TODAY'S PAPER
50° Good Afternoon
50° Good Afternoon
SportsMedia

Boomer Esiason weighs in on Mike Francesa's impending return to WFAN

Esiason and morning co-host Gregg Giannotti said they understood the move from a business perspective but were concerned over the impact on WFAN's new afternoon team.

Boomer Esiason on the red carpet at the

Boomer Esiason on the red carpet at the "#LEGENDARYFUTURE" Roadshow 2018 New York on Feb. 22. Photo Credit: Getty Images for Breitling / Dimitrios Kambouris

Boomer Esiason, who had been WFAN’s most visible personality in the post-Mike Francesa era, weighed in first thing Wednesday morning on Francesa’s impending return to the station, saying "it just looks pathetic."

During a nearly half-hour opening on the topic, Esiason and morning co-host Gregg Giannotti said they understood the move from a business perspective but were concerned over the impact on Chris Carlin, Maggie Gray and Bart Scott, who will have diminished roles.

“Radio can be a real sewer pit, and there’s a lot of backstabbing and knife-throwing and all that other stuff that goes on,” Esiason said. “We try to stay above all that stuff, but unfortunately you can’t, and three people basically have gotten screwed.

“I don’t care how you put it, they have gotten screwed and they have gotten screwed by a guy who said he was never going to be on this radio station who decided to come back because of some conspiracy to keep him off the air. I have no idea what the hell that means.”

Francesa told Newsday on Tuesday he was returning in part because of an alleged effort by unnamed people at the station to keep him from coming back.

Esiason revealed additional details about the Francesa story, saying that he is planning an app that will include clips from the “Mike and the Mad Dog” days, that Francesa might be back on the air by Tuesday and that Entercom executives instructed Carlin, Gray and Scott to take the high road on the air, which they did.

“Yesterday was one of those days I will never forget,” said Giannotti, who started on Jan. 2, the same day as the afternoon team. “Personally, it made me feel a little uneasy the entire day.”

Esiason responded, “Better look over your shoulder.”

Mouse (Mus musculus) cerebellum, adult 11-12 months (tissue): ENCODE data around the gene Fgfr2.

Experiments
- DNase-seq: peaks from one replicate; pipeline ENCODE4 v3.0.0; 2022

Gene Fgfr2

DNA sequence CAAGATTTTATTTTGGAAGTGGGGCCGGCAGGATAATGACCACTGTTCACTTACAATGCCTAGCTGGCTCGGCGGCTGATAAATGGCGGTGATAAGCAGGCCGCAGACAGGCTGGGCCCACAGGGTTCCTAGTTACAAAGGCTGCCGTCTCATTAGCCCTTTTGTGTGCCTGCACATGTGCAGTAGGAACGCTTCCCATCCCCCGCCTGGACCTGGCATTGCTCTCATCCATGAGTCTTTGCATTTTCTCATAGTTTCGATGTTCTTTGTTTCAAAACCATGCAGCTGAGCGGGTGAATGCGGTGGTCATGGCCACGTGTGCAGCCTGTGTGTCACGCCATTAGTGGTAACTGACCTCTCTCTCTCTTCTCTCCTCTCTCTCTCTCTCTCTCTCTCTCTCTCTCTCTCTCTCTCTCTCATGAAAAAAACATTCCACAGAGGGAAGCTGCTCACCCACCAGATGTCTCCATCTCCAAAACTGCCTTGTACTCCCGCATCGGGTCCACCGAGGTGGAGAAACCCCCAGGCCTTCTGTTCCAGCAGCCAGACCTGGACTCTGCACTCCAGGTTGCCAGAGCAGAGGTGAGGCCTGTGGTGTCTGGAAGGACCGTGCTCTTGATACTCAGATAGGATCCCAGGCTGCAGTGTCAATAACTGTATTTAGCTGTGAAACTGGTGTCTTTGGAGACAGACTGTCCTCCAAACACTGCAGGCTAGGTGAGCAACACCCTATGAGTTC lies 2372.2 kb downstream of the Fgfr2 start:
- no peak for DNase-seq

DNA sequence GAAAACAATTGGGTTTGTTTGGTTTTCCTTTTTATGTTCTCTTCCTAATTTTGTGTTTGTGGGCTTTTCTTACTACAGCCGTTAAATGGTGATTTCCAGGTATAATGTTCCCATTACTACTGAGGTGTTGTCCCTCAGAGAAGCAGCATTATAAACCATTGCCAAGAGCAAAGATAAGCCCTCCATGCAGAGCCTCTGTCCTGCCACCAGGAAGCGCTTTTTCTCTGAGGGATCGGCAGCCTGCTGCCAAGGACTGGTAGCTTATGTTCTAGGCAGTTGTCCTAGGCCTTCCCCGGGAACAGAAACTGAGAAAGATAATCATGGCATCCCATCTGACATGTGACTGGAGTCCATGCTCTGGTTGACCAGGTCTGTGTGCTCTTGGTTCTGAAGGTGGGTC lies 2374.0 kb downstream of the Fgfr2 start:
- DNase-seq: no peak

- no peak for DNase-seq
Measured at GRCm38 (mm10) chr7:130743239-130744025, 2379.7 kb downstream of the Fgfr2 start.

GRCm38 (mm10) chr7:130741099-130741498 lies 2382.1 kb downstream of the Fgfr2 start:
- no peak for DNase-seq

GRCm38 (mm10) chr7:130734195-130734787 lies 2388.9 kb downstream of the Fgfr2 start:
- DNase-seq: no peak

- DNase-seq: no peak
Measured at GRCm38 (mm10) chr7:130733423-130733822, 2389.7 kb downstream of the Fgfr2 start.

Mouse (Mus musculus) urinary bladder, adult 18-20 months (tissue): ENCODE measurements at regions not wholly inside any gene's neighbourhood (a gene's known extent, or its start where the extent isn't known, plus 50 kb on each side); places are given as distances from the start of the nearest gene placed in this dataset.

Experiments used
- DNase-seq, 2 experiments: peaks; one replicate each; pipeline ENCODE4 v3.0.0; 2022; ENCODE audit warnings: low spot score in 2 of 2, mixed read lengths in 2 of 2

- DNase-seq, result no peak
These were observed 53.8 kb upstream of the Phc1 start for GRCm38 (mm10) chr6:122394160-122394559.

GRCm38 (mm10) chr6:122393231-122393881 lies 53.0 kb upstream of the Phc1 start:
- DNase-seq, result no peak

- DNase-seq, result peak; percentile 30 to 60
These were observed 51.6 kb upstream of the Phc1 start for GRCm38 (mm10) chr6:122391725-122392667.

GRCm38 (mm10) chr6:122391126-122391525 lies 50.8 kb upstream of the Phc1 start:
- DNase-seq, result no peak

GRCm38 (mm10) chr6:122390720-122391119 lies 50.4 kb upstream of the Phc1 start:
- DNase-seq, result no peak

Said Giannotti, “Yeah, the next thing you know I’ll be doing 4 a.m. to 6 a.m.”

Esiason ranked Tuesday’s bombshell below the day in September when his co-host, Craig Carton was arrested for securities and wire fraud, but it was up there.

“I’ve been here for now 10 ½ years and I’ve seen a lot of wacky crap go on,” he said. “It’s still not the most unique day that I’ve ever had here, I can tell you that, but it was really kind of a surreal day. It was a dysfunctional day. And that’s what radio stations are . . . Part of it is funny, part of it is dysfunctional.”

Esiason took over Francesa’s old office in January. He said he will not be moving out.

“Everybody’s having fun with it, but there’s human carnage on the side,” he said, “and the side of that is this diversity group that we had here and that we were so proud of -- a woman and an African-American and bringing back a guy who’s been a part of the station for a long time, our friend Chris Carlin, that this was going to be awesome, that this was going to be the greatest thing. 

“We all knew they were stepping into big shoes and they would have big shoes to fill and that they would figure it out and somehow someway it would happen, and then all of a sudden, Mike decided to get an agent and the agent went to, I believe, somebody not in this building, somebody down in Philadelphia and started this whole dialogue.”

That was a reference to the agency CAA and to executives at Entercom, a company headquartered near Philadelphia that bought WFAN recently.

Esiason and Giannotti did acknowledge that Francesa’s presence will make the WFAN lineup stronger.

“It’s bizarre, it’s crazy,” Esiason said. “I think from a standpoint of the radio station it’s great. If he wants to come back he comes back. He was the No. 1 guy. He’s a guy who’s been here a long time and whatever he does he does it, and people seem to either like it or hate it but they listen to it, which is important. But the human toll is significant because basically three people here just got reduced roles.”

Said Giannotti, “Every day they walk in here they’re going to feel like, ‘wow, everybody looks at us like a failure’ and that’s just the perception of what it’s going to be, and that’s not fair.”

When Esiason said, “I would think that the first thing he should do is go up to the three of them and apologize,” longtime engineer Eddie Scozzare chimed in with, “And then I will go sprinkle salt where hell froze over.”

Said Esiason, “I will say this: It ain’t going to be comfortable around here. It will not be comfortable . . . They’re going to have to cross paths with a guy that basically is kicking them to the curb . . . It just looks pathetic, though. The whole thing.”

New York Sports